High quality title with no crashes or bugs on my end, very recommended…

gray pierce gray pierce
Apr 25, 2014

Very good review. I agree with virtually everything except that I quite liked the puzzles at Montserrat. But otherwise I agree with everything you said and think the official rating is spot on!

Origami Origami
Apr 25, 2014

There are actually 4 main cutscenes. All above mentioned and the one in-between what was once episode 1 and 2.

Origami Origami
Apr 25, 2014

Sorry, actually 5. Forgot to count the one explaining the fresco.

gamrgrl gamrgrl
Apr 26, 2014

You’re right, Origami, there are more cutscenes, even for example, the cable car trip to Santa Cova, or G&N on the burning roof. I picked the three defining ones for the review… so I qualified that by using the word ‘main’, rather than stating a fixed count by saying, ‘three cutscenes’.

MoonBird MoonBird
Apr 26, 2014

Excuse my stupidity, but where in the heck you’re supposed to get part 2 without paying part 1 again?

Jackal Jackal
Apr 26, 2014

It depends where you bought it. On Steam the game should simply update automatically (unless you changed the setting for it not to). I’m not sure how it works with GOG; maybe just download it again?

Apr 26, 2014

I verify that on GOG you have to download the whole game again.

Origami Origami
Apr 27, 2014

But if you kept your save you can just pick up from where you left.

Apr 27, 2014

Is a good game. Moebius was better.

Tad Tad
Apr 28, 2014

Apart one or two little issues this is definitely a return to what made Broken Sword great in the first place.

Stuart Stuart
Apr 29, 2014

Loved it! It felt more like the legendary original than any of the sequels had. Thank god they moved away from the clunky 3D stuff and went back to the gorgeous artwork. Let’s have Broken Sword 6, Charles!

Apr 29, 2014

It is a rare gem among modern adventure games,really enjoyed playing this game.A must play game.

nomadsoul nomadsoul
Apr 29, 2014

Good review, Nico as a whole felt forced at times but i overlooked that
problem because there was fan demand for her. Would love some other
Woman in BS6 Wink

May 2, 2014

A rather good game, but nothing too amazing. The end came too early and it felt a bit pushed. A nice game and worth the dollars nonetheless.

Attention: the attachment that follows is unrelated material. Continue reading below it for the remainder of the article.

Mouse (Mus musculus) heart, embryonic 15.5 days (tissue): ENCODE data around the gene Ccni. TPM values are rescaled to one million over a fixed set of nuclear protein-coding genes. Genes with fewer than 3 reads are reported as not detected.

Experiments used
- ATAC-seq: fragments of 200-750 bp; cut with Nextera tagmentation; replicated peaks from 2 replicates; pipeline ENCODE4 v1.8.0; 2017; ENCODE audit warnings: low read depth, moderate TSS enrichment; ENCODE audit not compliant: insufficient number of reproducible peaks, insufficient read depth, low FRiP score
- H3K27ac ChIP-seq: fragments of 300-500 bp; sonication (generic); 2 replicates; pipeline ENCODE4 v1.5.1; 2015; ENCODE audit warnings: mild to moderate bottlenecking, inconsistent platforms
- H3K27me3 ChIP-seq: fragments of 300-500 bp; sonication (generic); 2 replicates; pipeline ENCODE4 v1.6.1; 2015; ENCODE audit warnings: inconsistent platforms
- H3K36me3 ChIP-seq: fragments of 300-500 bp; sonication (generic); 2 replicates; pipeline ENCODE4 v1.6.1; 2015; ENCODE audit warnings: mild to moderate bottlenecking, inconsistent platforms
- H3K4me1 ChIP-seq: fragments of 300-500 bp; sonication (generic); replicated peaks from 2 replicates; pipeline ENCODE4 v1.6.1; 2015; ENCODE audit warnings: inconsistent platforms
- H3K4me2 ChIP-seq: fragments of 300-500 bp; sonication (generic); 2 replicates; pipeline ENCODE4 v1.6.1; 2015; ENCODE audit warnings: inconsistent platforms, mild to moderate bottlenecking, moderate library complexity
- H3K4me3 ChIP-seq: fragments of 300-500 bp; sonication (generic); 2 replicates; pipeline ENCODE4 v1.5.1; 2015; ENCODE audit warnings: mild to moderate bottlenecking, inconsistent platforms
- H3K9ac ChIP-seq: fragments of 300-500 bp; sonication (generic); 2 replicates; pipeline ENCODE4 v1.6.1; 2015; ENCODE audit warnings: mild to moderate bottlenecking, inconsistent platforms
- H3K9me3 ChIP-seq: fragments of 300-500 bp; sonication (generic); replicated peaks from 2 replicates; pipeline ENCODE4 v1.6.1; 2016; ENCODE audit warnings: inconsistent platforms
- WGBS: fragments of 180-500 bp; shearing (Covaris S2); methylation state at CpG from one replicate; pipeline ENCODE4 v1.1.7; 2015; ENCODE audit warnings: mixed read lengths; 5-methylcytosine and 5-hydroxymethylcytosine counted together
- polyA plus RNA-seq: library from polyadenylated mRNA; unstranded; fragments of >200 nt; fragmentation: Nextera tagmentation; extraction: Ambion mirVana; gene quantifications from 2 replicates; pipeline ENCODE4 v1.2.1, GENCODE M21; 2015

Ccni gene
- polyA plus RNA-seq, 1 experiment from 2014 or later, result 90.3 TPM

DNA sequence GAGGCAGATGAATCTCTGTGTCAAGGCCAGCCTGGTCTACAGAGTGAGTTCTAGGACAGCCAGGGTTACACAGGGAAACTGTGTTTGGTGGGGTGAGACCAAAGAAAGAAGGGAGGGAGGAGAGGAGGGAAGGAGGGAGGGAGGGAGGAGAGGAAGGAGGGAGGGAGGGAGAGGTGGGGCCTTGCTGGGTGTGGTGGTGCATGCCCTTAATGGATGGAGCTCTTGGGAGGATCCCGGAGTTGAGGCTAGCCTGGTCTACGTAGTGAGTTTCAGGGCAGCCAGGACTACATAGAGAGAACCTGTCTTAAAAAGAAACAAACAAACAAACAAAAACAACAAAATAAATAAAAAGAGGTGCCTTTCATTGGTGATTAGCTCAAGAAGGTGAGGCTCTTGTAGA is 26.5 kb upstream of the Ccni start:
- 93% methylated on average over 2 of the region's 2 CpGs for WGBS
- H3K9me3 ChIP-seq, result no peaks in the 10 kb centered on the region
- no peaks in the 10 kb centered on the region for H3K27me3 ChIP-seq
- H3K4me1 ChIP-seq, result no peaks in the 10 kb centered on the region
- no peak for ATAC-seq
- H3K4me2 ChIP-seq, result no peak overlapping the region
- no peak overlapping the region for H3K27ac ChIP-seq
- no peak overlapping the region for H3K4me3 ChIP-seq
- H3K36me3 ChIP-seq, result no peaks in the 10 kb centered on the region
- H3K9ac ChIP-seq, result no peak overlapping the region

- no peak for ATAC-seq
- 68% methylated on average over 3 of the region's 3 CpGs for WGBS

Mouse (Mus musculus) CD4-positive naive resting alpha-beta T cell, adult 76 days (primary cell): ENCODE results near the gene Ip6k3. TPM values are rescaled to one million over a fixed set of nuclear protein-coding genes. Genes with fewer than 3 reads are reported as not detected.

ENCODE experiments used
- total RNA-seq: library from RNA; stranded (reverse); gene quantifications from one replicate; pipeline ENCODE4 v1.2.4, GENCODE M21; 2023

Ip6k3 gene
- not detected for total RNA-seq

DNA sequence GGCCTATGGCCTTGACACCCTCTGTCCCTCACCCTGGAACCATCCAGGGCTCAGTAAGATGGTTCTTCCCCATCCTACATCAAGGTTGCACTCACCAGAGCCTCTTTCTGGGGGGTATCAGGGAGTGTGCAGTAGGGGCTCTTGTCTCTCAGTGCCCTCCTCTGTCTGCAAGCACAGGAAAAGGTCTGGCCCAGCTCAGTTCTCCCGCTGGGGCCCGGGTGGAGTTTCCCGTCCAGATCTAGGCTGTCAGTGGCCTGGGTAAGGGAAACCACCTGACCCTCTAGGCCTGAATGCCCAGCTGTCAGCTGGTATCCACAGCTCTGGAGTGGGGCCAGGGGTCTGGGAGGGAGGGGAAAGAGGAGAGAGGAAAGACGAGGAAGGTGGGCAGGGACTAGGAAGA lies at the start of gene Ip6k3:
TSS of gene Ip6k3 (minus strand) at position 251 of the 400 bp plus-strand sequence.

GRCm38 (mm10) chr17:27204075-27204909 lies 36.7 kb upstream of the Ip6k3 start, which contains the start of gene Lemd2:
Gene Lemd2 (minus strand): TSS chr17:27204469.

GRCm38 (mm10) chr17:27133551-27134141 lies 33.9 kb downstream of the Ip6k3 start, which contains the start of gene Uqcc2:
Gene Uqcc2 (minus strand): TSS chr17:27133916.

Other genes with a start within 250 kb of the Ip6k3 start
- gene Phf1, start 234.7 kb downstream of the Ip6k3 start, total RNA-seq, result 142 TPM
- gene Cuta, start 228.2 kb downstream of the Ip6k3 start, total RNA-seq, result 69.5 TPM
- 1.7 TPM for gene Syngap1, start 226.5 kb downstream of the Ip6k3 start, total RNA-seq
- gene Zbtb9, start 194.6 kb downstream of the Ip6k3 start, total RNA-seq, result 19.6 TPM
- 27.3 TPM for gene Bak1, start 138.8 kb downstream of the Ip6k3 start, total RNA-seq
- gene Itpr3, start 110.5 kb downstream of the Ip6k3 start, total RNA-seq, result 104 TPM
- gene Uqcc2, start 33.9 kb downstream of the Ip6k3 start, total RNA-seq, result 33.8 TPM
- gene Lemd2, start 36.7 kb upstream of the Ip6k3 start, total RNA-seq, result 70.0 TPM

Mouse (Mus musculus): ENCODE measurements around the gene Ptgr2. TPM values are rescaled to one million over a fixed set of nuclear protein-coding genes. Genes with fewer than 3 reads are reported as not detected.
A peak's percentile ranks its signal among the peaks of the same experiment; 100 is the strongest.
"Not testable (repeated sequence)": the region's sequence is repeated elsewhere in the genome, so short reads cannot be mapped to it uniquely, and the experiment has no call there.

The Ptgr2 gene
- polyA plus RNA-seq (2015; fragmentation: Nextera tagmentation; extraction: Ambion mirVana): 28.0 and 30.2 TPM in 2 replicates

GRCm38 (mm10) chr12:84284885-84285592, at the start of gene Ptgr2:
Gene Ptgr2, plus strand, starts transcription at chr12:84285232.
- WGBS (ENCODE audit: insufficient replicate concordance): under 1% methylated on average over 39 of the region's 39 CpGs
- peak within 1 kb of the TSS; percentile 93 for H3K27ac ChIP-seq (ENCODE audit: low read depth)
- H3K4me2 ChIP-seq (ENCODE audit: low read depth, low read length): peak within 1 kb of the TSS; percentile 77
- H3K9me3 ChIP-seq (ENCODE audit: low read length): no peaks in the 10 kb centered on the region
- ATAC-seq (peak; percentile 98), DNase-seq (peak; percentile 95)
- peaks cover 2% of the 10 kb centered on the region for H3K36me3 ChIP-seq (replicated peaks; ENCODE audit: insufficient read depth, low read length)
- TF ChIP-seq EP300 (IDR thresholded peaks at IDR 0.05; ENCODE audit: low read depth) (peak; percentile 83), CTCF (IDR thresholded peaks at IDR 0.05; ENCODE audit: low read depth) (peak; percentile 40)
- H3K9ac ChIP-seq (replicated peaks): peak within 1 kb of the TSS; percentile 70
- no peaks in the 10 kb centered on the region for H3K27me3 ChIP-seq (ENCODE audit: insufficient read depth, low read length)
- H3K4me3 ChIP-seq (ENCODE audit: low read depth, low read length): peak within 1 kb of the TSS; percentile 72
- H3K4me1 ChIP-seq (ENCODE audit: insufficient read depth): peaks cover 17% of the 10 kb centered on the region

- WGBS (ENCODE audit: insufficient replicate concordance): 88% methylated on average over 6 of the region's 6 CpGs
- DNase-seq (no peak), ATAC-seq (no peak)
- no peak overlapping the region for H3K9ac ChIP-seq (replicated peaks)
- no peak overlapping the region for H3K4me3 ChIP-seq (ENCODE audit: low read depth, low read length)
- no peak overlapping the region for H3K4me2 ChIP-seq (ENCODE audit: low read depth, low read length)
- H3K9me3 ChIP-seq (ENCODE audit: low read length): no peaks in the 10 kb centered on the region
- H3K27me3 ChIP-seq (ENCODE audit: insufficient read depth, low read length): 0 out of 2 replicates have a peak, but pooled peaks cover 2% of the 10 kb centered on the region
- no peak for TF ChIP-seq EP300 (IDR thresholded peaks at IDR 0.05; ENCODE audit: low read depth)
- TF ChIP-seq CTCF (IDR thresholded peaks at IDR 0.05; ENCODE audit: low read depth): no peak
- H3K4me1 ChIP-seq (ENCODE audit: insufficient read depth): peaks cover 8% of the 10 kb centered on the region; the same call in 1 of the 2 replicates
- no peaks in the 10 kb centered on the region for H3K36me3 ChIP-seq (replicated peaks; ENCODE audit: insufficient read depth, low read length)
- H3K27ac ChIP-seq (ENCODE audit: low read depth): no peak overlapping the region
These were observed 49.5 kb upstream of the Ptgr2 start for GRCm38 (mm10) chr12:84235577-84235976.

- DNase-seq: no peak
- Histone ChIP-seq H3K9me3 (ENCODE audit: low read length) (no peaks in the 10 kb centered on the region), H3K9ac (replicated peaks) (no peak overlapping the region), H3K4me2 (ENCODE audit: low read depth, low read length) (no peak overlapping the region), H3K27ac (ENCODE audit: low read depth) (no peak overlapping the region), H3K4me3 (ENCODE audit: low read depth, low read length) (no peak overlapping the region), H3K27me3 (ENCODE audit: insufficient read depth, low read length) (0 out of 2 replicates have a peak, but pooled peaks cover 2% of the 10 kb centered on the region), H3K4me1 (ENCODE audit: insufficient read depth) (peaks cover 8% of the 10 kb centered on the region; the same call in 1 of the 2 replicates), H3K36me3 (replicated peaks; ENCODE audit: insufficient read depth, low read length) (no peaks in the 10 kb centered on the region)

May 8, 2014

Wel, along with perfect technical execution and offering everything an adventure gamer would love to see in games, there is some extra bits might have been worth no effort for for making two-episode game.

It’s weeker than prequels, but is stll a brilliant game that threads strongly in defining the genre.

All that i can say as bad is that Episode 2 knows to bore you a bit with long rounds of obvious solutions where you keep clicking all-with-all untill the obvious happens. Ep1 also ended with puzzle that is not very lpgical and needed guessing.

If these two puzzles were combined in one and given more focus at following story, it would be bettert. Again I am against sequeled game releases in same chapter - while I loved playing this game, it leaves a bitter sense that at ndo of part one and beginning of part two, there has been too much effort wasted which only goal was to interrupt and stun players.

Still, Revolution and Pendulo make the best of the genre. At the end i was still very happy to play one more Broken Sword game. And can’t wait to see next one!

May 27, 2014

@nomadsoul heh, I’d rather lose George and have Nico continue, not because I mind him, but because I still remember starting as her and wondering who the heck this guy was when I was forced to switch. This is really the only adventure series I have played that splits the time as much as this one and I still maintain loyalty to the one I started with.

Jan 10, 2015

after playing episode 1, I agree with paracematol, rather good but nothing amazing. I just have to say it - no matter how hard they seem to try, they just can’t recreate the awesome level of Broken Sword 1 and 2! what I found probably worst was some of the “puzzles” , the cockroach thing almost made me stop playing the game tbh - nothing batshit crazy like that was in BS1 or 2, those games had much better inner logic and location design which is another thing Cecil or Jensen seem to have completely forgotten or somethin! (Moebius has basically terrible and dull location design as well). I feel like some people give this more probst than it deserves, this sure has some positive aspects to it (George’s voice hasn’t changed at all which is amazing), the game doesn’t look as good as BS1 and 2 but looks pretty solid, but all in all it won’t go down as a classic that the first 2 BS were.

Jul 9, 2015

Great review spot on, but Hector Laine is not a new character, like George said they met in an art gallery in Marseille in BK2. He gave him absinthe.